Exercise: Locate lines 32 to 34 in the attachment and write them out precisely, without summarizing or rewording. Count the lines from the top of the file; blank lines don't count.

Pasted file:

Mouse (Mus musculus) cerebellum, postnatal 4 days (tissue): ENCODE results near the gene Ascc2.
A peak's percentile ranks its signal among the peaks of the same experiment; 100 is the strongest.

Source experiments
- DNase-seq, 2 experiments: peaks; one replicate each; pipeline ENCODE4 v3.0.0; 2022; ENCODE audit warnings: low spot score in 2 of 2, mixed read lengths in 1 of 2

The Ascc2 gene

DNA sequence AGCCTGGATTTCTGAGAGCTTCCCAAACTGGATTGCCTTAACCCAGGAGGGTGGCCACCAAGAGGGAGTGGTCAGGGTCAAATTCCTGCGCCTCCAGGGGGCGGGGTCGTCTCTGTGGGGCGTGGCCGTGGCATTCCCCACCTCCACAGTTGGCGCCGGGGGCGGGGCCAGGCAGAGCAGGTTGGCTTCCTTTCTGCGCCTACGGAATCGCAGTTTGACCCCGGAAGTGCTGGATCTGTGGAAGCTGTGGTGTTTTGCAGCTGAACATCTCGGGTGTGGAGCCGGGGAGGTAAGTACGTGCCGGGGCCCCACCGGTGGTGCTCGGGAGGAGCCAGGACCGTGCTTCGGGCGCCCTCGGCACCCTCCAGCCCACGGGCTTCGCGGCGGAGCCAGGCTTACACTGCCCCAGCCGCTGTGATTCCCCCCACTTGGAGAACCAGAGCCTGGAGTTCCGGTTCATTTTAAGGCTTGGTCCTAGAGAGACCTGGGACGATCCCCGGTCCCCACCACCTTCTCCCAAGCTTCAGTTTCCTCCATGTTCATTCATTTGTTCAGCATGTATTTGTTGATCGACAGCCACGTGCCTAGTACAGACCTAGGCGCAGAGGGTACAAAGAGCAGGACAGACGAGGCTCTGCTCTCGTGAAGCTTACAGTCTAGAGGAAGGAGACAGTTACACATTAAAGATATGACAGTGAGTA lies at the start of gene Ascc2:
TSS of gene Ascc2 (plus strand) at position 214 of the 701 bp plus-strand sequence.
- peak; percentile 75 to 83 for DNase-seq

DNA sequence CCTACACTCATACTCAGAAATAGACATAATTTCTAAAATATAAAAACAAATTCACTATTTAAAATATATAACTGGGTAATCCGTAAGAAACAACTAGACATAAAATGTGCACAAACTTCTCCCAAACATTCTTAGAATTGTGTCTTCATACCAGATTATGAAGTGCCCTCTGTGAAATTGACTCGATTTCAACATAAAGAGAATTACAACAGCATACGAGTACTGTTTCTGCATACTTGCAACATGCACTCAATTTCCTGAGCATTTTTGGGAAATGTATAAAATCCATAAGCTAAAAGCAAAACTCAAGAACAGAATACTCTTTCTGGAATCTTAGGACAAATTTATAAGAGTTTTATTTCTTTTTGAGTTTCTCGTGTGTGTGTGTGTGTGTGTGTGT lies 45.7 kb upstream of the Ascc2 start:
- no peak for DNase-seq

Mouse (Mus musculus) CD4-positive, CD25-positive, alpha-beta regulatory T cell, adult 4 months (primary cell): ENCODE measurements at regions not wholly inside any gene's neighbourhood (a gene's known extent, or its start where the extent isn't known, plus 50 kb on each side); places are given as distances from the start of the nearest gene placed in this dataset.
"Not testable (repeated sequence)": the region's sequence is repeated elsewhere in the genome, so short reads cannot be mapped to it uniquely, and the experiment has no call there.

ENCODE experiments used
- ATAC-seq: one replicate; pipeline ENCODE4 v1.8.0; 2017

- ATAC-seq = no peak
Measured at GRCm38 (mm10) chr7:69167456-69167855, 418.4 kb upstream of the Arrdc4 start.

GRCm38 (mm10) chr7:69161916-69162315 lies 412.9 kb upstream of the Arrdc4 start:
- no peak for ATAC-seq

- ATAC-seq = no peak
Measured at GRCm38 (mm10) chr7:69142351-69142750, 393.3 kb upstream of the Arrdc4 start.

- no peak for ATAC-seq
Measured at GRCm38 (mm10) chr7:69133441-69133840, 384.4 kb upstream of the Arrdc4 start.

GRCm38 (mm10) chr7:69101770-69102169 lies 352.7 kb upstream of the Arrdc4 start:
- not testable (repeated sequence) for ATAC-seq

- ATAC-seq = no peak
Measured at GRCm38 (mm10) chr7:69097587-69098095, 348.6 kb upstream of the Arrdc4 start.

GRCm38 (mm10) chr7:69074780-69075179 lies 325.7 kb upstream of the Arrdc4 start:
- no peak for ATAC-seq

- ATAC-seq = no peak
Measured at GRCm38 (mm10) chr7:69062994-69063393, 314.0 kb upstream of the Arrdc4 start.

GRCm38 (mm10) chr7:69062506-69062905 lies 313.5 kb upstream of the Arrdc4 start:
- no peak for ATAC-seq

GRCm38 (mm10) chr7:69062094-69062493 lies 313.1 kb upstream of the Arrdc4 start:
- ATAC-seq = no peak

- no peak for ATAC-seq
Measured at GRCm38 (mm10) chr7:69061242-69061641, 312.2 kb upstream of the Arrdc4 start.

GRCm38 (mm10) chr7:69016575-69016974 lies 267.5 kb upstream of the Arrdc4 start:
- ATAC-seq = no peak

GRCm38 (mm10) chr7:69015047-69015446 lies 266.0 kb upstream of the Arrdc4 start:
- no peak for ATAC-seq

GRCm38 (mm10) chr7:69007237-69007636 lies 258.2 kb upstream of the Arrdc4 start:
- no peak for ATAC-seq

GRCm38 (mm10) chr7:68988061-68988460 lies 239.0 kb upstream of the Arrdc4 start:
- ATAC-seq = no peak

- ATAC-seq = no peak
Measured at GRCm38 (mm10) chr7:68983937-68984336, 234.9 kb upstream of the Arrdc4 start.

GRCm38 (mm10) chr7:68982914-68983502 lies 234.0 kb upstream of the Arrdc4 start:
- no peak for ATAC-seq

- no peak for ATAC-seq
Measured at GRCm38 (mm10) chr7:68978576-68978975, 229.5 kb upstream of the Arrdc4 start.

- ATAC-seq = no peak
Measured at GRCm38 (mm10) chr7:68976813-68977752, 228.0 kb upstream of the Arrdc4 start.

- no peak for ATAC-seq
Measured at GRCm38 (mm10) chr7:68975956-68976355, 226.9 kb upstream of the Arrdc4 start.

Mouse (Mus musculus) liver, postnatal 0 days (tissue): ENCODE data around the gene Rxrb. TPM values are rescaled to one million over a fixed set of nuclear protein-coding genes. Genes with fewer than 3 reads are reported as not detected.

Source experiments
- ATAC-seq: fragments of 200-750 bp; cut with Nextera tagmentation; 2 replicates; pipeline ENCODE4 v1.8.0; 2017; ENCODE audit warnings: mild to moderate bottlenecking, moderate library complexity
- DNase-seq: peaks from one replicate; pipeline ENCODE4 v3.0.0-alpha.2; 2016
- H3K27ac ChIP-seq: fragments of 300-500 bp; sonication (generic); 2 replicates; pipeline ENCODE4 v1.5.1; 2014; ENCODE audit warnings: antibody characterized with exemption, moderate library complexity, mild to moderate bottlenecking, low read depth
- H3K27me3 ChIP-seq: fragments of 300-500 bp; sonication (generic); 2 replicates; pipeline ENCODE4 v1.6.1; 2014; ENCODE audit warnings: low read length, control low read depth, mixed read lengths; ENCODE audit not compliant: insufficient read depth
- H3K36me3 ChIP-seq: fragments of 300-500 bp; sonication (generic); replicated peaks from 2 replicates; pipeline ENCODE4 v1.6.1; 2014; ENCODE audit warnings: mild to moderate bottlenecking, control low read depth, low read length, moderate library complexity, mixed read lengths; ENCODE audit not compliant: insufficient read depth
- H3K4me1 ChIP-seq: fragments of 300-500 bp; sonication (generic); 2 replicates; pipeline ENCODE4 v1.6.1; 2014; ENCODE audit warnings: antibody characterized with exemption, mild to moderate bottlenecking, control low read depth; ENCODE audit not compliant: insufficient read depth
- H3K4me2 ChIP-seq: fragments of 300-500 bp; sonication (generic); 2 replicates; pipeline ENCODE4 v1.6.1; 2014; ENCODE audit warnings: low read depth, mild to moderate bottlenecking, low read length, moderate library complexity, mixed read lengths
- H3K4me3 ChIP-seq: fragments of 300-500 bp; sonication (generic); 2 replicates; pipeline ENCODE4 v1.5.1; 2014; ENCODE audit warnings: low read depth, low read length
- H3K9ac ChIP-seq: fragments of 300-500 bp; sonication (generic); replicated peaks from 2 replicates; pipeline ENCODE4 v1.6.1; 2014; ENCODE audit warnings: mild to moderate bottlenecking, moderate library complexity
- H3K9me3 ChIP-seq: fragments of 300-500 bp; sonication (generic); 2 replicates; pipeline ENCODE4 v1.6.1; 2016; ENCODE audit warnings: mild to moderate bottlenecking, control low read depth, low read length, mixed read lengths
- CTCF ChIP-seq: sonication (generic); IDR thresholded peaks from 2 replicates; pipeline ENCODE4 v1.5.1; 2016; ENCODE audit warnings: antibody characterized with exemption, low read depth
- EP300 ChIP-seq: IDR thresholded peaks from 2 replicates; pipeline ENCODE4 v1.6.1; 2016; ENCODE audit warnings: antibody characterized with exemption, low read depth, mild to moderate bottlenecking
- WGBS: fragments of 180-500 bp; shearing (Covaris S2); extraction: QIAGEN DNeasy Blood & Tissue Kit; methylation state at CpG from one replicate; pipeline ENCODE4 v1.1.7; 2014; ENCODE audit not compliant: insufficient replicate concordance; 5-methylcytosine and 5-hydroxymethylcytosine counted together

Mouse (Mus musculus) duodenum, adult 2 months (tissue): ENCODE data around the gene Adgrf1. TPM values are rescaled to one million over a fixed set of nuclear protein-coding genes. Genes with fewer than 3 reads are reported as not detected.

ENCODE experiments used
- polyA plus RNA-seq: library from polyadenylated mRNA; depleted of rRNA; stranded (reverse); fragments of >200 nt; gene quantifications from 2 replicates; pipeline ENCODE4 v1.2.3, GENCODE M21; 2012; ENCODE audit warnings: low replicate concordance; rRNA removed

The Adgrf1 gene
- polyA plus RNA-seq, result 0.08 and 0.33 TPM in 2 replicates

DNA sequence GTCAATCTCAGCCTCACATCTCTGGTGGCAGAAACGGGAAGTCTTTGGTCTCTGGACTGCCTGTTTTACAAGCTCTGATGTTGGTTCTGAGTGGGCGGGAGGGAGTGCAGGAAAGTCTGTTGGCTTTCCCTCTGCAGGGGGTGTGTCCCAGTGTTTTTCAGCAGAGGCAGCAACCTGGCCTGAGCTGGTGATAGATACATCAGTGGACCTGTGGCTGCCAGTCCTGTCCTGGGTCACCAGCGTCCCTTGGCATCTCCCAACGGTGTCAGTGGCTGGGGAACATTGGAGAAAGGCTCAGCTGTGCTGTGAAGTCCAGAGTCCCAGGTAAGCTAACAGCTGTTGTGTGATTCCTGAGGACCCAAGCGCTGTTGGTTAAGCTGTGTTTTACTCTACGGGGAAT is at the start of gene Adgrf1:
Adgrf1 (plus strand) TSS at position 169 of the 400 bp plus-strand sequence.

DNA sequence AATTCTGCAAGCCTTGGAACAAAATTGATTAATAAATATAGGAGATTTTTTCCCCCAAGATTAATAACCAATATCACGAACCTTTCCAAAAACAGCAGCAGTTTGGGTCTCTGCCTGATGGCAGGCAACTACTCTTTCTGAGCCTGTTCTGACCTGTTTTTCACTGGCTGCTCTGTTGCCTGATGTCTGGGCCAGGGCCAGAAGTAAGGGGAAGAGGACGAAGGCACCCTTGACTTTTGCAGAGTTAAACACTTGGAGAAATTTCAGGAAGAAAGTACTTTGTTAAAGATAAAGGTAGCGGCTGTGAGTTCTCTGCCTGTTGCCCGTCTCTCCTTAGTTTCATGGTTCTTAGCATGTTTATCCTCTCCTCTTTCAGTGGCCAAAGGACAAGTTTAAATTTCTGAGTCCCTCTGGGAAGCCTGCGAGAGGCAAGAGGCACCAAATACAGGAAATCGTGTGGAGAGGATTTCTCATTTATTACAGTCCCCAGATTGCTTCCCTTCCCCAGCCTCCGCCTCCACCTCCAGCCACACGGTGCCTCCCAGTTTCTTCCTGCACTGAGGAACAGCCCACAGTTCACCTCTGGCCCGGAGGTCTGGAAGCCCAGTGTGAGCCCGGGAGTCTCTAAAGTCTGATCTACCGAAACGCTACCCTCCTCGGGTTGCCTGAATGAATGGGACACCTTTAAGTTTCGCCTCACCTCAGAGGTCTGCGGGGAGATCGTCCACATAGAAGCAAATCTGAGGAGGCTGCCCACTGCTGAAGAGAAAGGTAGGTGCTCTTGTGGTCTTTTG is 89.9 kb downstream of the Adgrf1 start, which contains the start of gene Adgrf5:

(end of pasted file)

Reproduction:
- no peak for ATAC-seq

GRCm38 (mm10) chr7:69062094-69062493 lies 313.1 kb upstream of the Arrdc4 start:
- ATAC-seq = no peak